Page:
The AA-Game

21 03 2011

 It looks like Homefront, the latest FPS foray into speculative future wars, has caused a bit of a stir, but not of the sort that THQ were looking for. Whilst it’s too early to judge its impact yet, the game’s unimpressive critical reception and the subsequent drop of the publisher’s stock price has injected some new vigour into the debate about what I hesitate to call ‘mid-range’ gaming. A recent Eurogamer article used Homefront as its central example in an article entitled ‘Squeezed Middle’, with the tagline ‘Life as a second-tier publisher is no longer tenable’.


I’ll concede that I’m not an expert, nor am I privy to extensive financial data on the issue, but as a consumer, I’d say things are looking fairly healthy in this sector of the industry. Even to classify it as a single sector is misleading. The author of the Eurogamer article seemed content to use the formula of ‘any title that dares to charge a top-end price for mid-range content’, which to me is a decidedly flawed idea. There are many, many fabulous games out there that will provide for a good deal of gamers more hours of entertainment – and quality entertainment at that – than the latest big blockbuster. I’d hesitate to call something like Civilisation V a triple-AAA game, but no-one would accuse it of providing ‘mid-range content’. The same applies for titles like Alan Wake last year, or the highly-anticipated The Witcher 2 this May. ‘Double-A’ (to use another dubious term) is used too often to denote an imaginary sector including anything in between Call of Duty and Angry Birds.

Thankfully, a little more clarification is made further into the article as to which groups face problems: ‘publishers who have survived largely off mid-range titles and licensed IP…and new companies attempting to break into a full-priced console game market with increasingly high barriers to entry’. Looking at this qualifier, though, I can’t help but wonder whether the author is really talking about an outright danger to these publishers. Instead of proclaiming their doom as the article’s tagline suggests, I’d propose that instead the author is outlining the restricted market mobility and room for manoeuvre that these companies now have to deal with.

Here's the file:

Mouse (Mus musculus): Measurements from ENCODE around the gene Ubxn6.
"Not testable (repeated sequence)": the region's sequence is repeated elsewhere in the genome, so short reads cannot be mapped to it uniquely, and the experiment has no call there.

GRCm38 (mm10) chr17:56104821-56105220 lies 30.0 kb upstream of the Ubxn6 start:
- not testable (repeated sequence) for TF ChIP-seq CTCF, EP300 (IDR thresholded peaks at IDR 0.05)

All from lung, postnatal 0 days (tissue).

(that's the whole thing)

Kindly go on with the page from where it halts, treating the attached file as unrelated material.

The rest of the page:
The analysis of the Homefront situation in the article is sound, but it is unlikely that it is the beginning of the end for THQ. After all, they’ve also just released the latest in Relic’s Warhammer 40k strategy series, Dawn of War II: Retribution, which as of publication has more players on Steam than Homefront. The latter is obviously more of a console title, but nonetheless it seems fair to say that THQ will ride out any ‘failure’ of Homefront (although it still sold strongly in its first week) and remain a perfectly profitable company with developers like Relic in its portfolio. If this middle-market, the realm of the double-AA game, exists, THQ won’t be forced out of it any time soon: it is far more likely that it will be walled in, prohibited by the strains of expenditure from creating a mega-selling franchise but hardly likely to be condemned for failing to do so.

It’s to be expected that publishers will be ambitious, not content with making steady profits when bundles of cash can be generated from a single successful IP in the vein of, say, Grand Theft Auto, but the emergent trends of the industry seem to point towards a more successful middle-market than to to its failure. The PC is flourishing through downloads rather than dying out and on consoles easy exposure is more readily available on XBLA and PSN. As digital distribution rises, losses to second-hand sales will decrease. Gaming is reaching new audiences, creating markets with massive potential. Development costs are rising, true, but the question of success looks to be more related with smart business practice in finding a market than in the sheer financial burden of production.  This is where Homefront failed: its plan for domination was to be a Call of Duty clone. If any genre is currently saturated, it’s the FPS, and no matter how interesting or unique the Korean-Commie-occupation-of-the-US premise was, the game was not going to break the market by slacking or copying on the gameplay front.

For the gamer, rather than the man from finances, the big question surrounding all these issues is whether innovation will be spurred on or restricted by the increasingly hard-to-crack AAA market. Personally, I’m going for the former. Homefront won’t ruin THQ: it’ll learn its lesson and look for more original ideas if it fancies another go at challenging the big boys. Likewise, other publishers will take on the lesson themselves. In the end, however, I think these lessons will discourage attempts at cracking the big leagues: but I can’t see this doing anything but good to the divisions below.




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